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Shangaan Electro Pioneer Nozinja Shares The Visuals For 'Baby Do U Feel Me'

South African shangaan electro producer Nozinja shares the computer-generated music video for "Baby Do U Feel Me," off his Warp Records LP.


South African shangaan electro pioneer Nozinja comes through with the technicolor, computer-generated 3D music video for "Baby Do U Feel Me," the latest single from his recently released Nozinja Lodge LP on Warp Records. The LaTurbo-directed visuals pair the producer's lighting-speed 189BPM blend of drum machines, Tsonga disco, kwaito and traditional shangaan music with appropriately bright and vibrant PC textures, and superimposed images of Nozinja and his dancers breaking down some moves.

After spending some time stateside for Electronic Africa Nozinja will be heading on a short European tour starting in July, check out his full dates in the flyer below. Nozinja Lodge's lead single “Tsekeleke” already made it onto our top music videos of 2014 list last year, and features other standout tracks like “Xihukwani,” Grab the shangaan electro producer's latest album, available now on iTunes, Amazon, and Bleep, and watch his latest video for "Baby Do U Feel Me" below.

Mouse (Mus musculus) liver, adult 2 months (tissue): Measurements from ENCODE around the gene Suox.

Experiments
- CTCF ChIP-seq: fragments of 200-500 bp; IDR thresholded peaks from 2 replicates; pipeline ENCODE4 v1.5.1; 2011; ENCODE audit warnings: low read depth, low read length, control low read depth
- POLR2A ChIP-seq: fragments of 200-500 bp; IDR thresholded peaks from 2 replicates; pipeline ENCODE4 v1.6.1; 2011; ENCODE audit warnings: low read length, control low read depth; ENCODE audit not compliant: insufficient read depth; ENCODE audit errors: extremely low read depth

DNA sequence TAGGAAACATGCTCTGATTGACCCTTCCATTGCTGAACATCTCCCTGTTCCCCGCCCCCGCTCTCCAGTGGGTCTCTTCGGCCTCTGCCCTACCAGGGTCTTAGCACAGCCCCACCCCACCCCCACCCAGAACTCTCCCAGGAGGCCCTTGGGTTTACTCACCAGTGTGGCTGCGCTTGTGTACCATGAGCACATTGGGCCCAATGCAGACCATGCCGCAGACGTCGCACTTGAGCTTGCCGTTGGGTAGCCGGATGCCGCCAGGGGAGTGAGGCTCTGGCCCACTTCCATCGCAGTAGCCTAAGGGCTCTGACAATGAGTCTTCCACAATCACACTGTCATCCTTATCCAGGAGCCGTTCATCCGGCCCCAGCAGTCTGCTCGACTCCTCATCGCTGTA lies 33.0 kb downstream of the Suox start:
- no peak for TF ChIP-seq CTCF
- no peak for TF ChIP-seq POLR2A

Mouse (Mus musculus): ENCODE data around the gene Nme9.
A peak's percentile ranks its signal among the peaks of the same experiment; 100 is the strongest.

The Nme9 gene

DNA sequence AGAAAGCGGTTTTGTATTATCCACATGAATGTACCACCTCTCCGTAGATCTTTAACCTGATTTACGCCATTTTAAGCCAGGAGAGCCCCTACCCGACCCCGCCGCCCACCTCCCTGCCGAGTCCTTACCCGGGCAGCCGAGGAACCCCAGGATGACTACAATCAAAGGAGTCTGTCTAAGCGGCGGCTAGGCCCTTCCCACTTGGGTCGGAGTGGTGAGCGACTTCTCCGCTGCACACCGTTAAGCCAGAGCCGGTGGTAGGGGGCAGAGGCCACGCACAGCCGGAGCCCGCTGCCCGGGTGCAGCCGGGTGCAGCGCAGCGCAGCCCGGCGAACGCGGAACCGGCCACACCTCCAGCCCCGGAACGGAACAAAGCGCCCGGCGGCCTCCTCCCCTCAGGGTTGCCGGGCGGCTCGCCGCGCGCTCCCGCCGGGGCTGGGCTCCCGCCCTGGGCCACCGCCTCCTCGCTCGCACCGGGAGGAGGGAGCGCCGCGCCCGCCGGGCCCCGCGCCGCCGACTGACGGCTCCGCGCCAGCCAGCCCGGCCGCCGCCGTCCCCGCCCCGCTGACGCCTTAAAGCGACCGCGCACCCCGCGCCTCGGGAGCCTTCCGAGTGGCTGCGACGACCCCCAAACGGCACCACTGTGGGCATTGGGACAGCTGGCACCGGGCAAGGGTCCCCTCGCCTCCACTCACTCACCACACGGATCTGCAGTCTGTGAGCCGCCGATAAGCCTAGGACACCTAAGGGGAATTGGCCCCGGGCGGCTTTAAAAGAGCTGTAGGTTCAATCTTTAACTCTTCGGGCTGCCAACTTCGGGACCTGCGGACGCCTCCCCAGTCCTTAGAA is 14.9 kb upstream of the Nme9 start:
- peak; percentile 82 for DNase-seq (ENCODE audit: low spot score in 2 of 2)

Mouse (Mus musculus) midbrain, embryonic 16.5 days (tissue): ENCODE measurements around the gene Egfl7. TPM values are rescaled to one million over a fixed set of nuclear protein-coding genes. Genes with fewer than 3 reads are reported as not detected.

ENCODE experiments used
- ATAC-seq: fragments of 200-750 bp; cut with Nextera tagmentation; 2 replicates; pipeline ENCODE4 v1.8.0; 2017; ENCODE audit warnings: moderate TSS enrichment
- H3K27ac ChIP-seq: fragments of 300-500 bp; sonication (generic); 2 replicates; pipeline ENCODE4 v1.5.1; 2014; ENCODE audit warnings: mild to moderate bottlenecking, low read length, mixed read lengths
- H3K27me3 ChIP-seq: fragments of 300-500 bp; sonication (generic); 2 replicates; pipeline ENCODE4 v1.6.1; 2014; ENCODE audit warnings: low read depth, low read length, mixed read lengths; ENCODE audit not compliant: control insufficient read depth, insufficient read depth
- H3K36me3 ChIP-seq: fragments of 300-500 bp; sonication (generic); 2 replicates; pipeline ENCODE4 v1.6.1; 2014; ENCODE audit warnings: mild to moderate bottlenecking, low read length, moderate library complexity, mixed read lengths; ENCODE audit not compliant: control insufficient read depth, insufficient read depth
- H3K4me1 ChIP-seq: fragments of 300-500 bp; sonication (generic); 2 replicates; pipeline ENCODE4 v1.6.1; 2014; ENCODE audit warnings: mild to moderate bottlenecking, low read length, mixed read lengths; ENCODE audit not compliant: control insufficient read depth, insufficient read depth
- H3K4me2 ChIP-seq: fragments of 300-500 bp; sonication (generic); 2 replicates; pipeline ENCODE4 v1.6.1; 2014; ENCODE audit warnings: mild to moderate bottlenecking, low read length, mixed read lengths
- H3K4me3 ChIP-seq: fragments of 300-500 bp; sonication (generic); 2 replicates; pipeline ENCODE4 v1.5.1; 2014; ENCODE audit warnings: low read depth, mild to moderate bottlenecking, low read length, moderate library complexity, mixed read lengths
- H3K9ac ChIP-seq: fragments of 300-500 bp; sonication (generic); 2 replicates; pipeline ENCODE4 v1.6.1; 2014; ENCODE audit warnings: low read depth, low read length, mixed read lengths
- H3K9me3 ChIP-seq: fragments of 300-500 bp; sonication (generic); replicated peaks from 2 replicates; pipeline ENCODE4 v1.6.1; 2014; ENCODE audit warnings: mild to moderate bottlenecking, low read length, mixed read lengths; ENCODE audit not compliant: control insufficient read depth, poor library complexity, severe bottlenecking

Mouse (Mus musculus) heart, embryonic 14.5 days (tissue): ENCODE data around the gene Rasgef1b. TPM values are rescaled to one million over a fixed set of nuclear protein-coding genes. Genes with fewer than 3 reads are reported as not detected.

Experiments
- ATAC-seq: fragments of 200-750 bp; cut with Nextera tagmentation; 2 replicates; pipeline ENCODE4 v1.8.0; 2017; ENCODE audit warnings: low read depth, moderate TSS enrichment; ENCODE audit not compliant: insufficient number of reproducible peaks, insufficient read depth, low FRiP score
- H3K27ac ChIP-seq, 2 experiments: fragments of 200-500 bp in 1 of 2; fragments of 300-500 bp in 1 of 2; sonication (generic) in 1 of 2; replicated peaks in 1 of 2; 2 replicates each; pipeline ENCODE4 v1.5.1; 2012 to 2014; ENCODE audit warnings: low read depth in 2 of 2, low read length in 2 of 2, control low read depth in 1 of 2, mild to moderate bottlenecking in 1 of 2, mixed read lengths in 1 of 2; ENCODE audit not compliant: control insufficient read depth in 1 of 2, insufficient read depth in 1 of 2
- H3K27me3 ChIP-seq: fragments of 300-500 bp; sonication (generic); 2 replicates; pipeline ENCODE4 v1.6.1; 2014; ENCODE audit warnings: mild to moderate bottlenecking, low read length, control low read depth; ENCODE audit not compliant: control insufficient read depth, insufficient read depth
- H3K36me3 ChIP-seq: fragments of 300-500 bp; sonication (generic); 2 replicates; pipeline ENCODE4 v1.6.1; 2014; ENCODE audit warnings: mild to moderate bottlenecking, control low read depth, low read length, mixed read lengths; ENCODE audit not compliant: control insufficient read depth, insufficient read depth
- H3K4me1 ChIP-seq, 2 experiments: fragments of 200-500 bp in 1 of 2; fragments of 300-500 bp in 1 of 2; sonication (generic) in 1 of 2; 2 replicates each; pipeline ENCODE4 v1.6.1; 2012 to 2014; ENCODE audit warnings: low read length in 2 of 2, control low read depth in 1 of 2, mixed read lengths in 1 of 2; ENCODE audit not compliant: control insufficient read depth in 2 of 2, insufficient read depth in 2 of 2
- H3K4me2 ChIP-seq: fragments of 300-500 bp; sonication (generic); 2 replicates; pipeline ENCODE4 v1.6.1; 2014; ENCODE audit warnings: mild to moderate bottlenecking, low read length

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(Youtube)

7 Gengetone Acts You Need to Check Out

The streets speak gengetone: Kenya's gengetone sound is reverberating across East Africa and the world, get to know its main purveyors.

Sailors' "Wamlambez!"Wamlambez!" which roughly translates to "those who lick," is the cry the reverberated round the world, pushing the gengetone sound to the global stage. The response "wamnyonyez" roughly translates to "those who suck" and that should tell you all you need to know about the genre.

Known for its lewd lyrics and repetitive (often call and response) hooks, gengetone makes no apologies for belonging to the streets. First of all, most artists that create gengetone are grouped into bands with a few outliers like Zzero Sufuri riding solo. The songs themselves often feature a multiplicity of voices with screams and crowds coming through as ad libs, adding to this idea that this is definitely "outside" music.

Listening to Ethic's Odi wa Muranga play with his vocal on the track "Thao" it's easy to think that this is the first, but gengetone fits snuggly in a history of sheng rap based on the kapuka style beat. Kapuka is onomatopoeically named, the beats have that repetitive drum-hat-drum skip that sounds like pu-ka-pu-ka-pu. Artists like Nonini were asking women to come over using this riff long before Ochungulo family told them to stay home if they aren't willing to give it up.

Here's seven gengetone groups worth listening to.

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